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Definition: Industrial Workers of the World from The Hutchinson Unabridged Encyclopedia with Atlas and Weather Guide

Labour movement founded in Chicago, USA in 1905, and in Australia in 1907, the members of which were popularly known as the Wobblies. The IWW was dedicated to the overthrow of capitalism and the creation of a single union for workers, but divided on tactics.


Summary Article: Industrial Workers of the World
from The Columbia Encyclopedia

(IWW), revolutionary industrial union organized in Chicago in 1905 by delegates from the Western Federation of Mines, which formed the nucleus of the IWW, and 42 other labor organizations. It became the chief organization in the United States representing the doctrines of syndicalism. Leaders included Eugene V. Debs, William D. Haywood, and Daniel De Leon. Its members were called, among other nicknames, the Wobblies.

The aim of the IWW was to unite in one body all skilled and unskilled workers for the purpose of overthrowing capitalism and rebuilding society on a socialistic basis. Its methods were direct action, propaganda, the boycott, and the strike; it was opposed to sabotage, to arbitration or collective bargaining, and to political affiliation and intervention. The organization spread to Canada and Australia and in a very small way to Europe, but its main activities were confined to the United States. It was especially strong in the lumber camps of the Northwest, among dockworkers in port cities, in the wheat fields of the central states, and in textile and mining areas. Of the 150 strikes conducted by the IWW, the most notable occurred at Goldfield, Nev. (miners, 1906–7); at Lawrence, Mass. (textile workers, 1912); at Paterson, N.J. (silk workers, 1913); in the Mesabi range, Minn. (iron miners, 1916); in the lumber camps of the Northwest (1917); at Seattle (general strike, 1919); and in Colorado (miners, 1927–28).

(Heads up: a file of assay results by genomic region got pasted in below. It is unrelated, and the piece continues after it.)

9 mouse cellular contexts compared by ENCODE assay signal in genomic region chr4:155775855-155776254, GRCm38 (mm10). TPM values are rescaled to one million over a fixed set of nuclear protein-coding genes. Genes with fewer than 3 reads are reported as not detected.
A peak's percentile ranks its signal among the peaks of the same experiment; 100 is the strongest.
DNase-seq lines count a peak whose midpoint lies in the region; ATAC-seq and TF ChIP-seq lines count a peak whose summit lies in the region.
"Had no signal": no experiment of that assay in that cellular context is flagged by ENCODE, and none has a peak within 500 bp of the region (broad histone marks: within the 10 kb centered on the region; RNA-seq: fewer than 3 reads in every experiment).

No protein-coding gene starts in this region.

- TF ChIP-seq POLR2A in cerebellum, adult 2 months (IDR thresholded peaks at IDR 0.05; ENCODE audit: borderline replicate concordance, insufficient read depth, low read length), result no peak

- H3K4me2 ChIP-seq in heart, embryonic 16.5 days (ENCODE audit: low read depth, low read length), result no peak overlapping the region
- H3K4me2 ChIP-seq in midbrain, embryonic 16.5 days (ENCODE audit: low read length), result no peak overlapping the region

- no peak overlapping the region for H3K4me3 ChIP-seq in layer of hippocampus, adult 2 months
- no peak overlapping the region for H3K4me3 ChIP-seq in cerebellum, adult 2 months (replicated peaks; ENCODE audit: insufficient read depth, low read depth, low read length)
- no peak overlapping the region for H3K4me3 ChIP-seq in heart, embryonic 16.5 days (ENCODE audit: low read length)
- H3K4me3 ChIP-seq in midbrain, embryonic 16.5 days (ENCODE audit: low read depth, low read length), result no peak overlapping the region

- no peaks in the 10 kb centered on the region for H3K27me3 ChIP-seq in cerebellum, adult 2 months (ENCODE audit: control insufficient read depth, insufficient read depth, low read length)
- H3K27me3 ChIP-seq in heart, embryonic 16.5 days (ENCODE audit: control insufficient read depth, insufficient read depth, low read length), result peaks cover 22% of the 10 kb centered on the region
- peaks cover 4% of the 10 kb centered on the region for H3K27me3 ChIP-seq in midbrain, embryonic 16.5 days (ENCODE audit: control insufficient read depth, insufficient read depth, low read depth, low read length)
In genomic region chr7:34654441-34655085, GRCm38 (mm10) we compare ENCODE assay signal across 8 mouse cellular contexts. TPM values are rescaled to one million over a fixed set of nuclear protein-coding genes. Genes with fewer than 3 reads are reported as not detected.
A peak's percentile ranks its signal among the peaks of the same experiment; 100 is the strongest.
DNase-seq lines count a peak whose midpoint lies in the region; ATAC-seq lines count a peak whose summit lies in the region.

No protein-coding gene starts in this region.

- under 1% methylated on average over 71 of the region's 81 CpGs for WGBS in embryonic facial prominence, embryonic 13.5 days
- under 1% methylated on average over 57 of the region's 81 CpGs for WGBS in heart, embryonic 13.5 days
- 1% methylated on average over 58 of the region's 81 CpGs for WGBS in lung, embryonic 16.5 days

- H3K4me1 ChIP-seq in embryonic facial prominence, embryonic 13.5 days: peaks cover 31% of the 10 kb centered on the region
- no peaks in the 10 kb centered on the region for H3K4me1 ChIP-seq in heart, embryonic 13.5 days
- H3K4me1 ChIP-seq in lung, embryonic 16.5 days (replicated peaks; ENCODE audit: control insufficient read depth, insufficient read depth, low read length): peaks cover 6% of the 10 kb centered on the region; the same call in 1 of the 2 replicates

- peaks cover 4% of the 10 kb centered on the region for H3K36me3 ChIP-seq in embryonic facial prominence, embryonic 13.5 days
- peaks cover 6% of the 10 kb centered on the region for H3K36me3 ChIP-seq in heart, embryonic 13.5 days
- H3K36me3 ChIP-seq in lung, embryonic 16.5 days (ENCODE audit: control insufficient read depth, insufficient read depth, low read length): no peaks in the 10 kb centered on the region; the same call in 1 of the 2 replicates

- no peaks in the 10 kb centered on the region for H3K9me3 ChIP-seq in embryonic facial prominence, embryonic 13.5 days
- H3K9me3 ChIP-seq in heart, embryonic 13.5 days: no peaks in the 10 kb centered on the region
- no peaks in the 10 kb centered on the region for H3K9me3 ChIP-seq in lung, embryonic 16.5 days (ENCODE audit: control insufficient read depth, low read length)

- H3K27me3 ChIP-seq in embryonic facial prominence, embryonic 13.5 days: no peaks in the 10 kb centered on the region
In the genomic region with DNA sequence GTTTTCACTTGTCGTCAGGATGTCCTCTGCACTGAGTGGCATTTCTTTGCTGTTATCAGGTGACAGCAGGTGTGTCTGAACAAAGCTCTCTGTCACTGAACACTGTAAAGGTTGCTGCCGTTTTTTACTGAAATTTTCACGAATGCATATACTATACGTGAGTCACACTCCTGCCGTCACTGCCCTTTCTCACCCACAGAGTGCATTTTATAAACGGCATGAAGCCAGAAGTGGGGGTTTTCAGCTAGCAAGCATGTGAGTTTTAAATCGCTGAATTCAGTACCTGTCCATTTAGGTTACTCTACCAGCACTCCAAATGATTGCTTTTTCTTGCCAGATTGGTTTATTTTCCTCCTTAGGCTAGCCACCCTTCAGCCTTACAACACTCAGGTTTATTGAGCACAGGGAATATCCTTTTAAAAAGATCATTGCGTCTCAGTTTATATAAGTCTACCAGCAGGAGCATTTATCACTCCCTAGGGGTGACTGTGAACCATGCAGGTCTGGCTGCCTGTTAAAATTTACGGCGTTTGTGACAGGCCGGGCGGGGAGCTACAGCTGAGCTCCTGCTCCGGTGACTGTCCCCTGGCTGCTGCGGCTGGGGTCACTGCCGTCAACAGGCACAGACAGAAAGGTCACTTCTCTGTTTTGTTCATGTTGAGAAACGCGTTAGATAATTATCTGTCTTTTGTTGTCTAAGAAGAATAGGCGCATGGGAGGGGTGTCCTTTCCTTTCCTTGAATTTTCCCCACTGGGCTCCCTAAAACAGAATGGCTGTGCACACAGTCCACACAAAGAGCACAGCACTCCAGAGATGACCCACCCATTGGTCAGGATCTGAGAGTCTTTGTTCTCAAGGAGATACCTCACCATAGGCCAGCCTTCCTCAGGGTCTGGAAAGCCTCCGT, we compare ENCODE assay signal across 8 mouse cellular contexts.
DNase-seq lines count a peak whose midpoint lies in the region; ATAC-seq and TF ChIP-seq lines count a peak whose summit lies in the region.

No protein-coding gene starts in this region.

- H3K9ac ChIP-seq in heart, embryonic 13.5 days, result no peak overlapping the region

The IWW's stand against political action led to controversy among the members, with De Leon emphasizing the Marxist point of view as against those opposing political action. De Leon and his followers were expelled in 1908 and set up an independent organization, which was never more than a splinter group and was dissolved in 1925. In 1924 a split took place in the parent organization between the Westerners and the Easterners over the question of centralization.

At the time of World War I the IWW was antimilitaristic; its members were accused of draft evasion, of fomenting German-paid strikes in order to cripple essential war industries; of sabotage; and of criminal syndicalism. Many of its leaders and members were thrown into jail. Adding to the union's troubles was the fact that a great portion of the membership was made up of migratory and casual laborers, and it was difficult to organize them into a cohesive group. From a probable strength of at least 30,000 in 1912, the membership fell to less than 10,000 in 1930 and in the mid-1990s was less than 1,000.

  • See Brissenden, P. F. , The I.W.W. (1920, repr. 1958);.
  • Renshaw, P. , Wobblies (1967);.
  • Dubofsky, M. , We Shall Be All (1969).
The Columbia Encyclopedia, © Columbia University Press 2018

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